Upcoming event for Cancer Thrivers and Loved ones: Feb 4 in DC: Details
My statement on access and the TPP:
TPP Threatens Access to Medicines
Statement by Zahara Heckscher, Breast Cancer Patient and Founder of Cancer Thriver
Statement at Press Conference Monday, January 11, 2016 at 4:00 PM
2168 Rayburn House Office Building
Members of Congress to Join a Broad Coalition Against TPP Ahead of the State of the Union
In 2008, I received a devastating diagnosis: invasive breast cancer. My son had just turned 3. But today, even though my cancer is considered advanced, and my current treatment includes chemotherapy, I am thriving. My son is now 10 and I am happy to be a soccer mom as well as a writer and educator.
I am alive and thriving today because I have had access to the latest medicines for breast cancer, including monoclonal antibodies, known as biological medicines.
Sadly, I know all too well what cancer can mean without access to new treatments. My mother died of breast cancer in 1976, less than one year after her diagnosis, just days before my 12th birthday.
That is why I was arrested at the TPP negotiations in Atlanta, and why I am here today to urge Congress to reject the TPP. The TPP will effectively take some patients backwards in time to the dark ages of cancer treatment. It will prevent too many people with cancer – and other life threatening illnesses – from accessing the new treatments they need to stay alive. When science has the potential for them to be thrivers like me, living productive lives while in treatment, or to be cured, the TPP will be a death sentence.
According to Doctors Without Borders, the TPP will “go down in history as the worst-ever trade agreement for access to medicines…It’s bad for people needing access to medicines worldwide, including in the U.S.”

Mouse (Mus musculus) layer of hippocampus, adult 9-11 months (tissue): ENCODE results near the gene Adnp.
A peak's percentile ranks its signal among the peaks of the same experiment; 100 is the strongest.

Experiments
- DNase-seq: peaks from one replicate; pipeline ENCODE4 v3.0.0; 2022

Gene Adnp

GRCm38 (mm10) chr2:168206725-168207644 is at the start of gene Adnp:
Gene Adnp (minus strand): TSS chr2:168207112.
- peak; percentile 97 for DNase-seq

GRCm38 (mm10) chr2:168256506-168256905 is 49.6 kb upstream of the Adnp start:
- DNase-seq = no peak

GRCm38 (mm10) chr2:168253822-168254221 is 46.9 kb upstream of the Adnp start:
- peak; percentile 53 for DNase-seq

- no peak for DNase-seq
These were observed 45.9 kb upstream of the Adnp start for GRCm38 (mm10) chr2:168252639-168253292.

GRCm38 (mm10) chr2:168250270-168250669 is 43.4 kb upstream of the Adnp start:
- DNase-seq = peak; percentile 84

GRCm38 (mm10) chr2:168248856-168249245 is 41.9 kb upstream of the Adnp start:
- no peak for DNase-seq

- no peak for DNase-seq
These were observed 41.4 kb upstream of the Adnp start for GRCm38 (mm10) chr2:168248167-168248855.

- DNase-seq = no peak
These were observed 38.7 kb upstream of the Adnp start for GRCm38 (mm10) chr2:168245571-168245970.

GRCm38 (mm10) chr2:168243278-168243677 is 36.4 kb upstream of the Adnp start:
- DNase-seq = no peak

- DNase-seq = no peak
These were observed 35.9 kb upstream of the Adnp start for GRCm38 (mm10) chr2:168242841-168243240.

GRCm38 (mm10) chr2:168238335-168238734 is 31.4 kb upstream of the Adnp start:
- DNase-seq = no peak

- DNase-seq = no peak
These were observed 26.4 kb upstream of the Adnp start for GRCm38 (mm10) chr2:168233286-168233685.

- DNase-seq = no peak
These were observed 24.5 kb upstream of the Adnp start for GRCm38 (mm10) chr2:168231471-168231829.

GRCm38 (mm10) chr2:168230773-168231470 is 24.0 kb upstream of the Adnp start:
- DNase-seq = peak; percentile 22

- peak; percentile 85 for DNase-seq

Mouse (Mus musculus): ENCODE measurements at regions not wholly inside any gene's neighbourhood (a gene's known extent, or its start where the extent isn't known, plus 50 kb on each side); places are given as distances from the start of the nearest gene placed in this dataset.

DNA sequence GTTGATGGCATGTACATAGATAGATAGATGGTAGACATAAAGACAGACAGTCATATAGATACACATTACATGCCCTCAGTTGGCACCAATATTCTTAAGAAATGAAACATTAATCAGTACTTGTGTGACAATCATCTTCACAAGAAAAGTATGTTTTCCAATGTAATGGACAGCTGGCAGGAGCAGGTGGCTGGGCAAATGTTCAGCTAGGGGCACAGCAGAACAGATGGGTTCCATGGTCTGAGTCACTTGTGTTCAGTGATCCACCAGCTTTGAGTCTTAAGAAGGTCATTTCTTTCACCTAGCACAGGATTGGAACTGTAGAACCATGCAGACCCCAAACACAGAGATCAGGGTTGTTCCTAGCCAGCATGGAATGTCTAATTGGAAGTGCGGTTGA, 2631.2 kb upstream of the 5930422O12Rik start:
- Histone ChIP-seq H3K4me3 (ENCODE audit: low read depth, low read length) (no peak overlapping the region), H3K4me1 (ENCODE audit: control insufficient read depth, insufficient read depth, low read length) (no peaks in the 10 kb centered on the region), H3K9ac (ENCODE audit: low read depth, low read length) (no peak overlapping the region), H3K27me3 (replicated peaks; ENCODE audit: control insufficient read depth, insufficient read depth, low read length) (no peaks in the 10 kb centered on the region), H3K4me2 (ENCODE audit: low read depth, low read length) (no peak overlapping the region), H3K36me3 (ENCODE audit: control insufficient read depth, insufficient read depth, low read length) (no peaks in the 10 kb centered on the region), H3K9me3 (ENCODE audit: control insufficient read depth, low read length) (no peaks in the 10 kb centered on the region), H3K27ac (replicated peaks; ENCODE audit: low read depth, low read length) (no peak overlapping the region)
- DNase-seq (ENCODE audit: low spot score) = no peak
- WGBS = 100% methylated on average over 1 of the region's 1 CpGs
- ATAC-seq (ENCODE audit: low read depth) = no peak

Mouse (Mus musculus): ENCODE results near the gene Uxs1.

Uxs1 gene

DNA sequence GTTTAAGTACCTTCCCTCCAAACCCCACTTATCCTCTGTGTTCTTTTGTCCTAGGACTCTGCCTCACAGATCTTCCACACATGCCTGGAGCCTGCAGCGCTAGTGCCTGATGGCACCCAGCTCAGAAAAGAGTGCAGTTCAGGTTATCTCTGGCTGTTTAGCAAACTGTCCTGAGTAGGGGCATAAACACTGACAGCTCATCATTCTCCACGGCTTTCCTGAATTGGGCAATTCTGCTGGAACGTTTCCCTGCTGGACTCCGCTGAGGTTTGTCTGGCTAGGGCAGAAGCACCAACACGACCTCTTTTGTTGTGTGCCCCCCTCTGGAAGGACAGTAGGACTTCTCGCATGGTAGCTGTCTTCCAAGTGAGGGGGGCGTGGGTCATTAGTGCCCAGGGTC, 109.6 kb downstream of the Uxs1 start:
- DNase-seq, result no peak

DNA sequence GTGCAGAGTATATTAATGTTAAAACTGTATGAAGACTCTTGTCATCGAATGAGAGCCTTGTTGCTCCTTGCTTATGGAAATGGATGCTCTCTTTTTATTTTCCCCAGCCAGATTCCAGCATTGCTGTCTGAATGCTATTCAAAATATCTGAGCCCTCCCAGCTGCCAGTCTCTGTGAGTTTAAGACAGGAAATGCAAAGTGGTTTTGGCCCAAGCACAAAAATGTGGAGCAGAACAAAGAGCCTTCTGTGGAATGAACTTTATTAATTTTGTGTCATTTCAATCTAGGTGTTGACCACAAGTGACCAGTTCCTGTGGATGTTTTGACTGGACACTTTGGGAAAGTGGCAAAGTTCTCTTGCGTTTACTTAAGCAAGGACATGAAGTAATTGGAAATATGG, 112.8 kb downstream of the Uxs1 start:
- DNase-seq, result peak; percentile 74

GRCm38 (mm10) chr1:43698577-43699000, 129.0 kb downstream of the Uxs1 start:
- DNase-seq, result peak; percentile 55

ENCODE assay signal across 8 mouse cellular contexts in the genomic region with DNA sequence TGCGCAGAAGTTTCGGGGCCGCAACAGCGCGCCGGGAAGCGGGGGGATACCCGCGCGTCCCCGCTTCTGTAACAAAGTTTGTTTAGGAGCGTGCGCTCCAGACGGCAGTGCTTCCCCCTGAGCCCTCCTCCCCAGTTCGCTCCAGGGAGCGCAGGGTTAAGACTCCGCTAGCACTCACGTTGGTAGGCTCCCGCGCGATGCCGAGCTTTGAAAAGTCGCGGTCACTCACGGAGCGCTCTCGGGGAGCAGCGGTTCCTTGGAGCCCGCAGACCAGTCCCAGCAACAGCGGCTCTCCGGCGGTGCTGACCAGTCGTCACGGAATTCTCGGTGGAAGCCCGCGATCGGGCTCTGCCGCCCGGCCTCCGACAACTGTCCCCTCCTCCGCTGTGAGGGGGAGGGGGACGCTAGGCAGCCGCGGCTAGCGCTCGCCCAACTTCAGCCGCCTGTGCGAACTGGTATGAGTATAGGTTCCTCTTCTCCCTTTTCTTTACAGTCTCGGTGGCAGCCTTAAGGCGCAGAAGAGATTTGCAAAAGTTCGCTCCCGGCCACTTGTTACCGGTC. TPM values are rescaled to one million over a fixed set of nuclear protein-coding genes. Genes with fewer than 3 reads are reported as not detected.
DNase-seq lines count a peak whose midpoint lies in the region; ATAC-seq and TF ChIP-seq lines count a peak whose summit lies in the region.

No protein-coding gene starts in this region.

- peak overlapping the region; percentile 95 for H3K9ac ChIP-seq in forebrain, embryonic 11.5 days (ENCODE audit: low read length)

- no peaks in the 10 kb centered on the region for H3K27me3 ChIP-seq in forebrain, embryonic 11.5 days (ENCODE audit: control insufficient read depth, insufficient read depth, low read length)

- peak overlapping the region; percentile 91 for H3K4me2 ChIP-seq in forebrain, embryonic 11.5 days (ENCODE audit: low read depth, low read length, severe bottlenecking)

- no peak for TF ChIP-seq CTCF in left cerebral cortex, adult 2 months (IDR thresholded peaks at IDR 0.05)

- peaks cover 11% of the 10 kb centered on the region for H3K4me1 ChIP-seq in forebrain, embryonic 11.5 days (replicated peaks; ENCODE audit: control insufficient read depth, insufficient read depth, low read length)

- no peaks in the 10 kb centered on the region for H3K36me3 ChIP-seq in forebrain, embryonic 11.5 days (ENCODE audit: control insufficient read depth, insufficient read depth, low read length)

How does the TPP prevent access to medicines? Organizations including like Doctors without Borders, Public Citizen, and Oxfam have done the detailed technical analysis, but the bottom line is this:
First of all, in the US, if passed, the TPP will lock in policies that will keep prices obscenely high:
· The TPP could tie policymakers’ hands by locking in the inability of our government to negotiate reasonable prescription prices in any future Medicare Part D reform.
· The TPP would prevent the reduction of extra-long monopolies for biologic medicines -- some of which cost over $100,000 per year -- and delay the timely development of affordable, life-saving biosimilars.
· The TPP would lock in perverse incentives that encourage pharmaceutical companies to “evergreen” profits, extending monopolies for making minor modifications to existing medicines rather than developing new medicines.
In addition, efforts to reform our system and reduce medical costs in the future could be challenged outside our court system in unaccountable trade tribunals.
The high prices locked in by the TPP will mean that in the US, insurance formularies may not cover certain new and effective medicines, people with high deductibles may be unable to afford treatments they need, and low-income and even middle class people may be unable to afford co-pays that can total thousands of dollars per year for expensive medicines.
As an example, I were not in a clinical trial, this medicine I take, palbociclib, a drug that is helping me stay alive and thriving, could cost me over $100,000 a year because it is not approved for the kind of breast cancer I have, even though my doctor wanted me on it. Locking in our current system will mean more of these outrageous prices and a resulting lack of access to life saving medicines.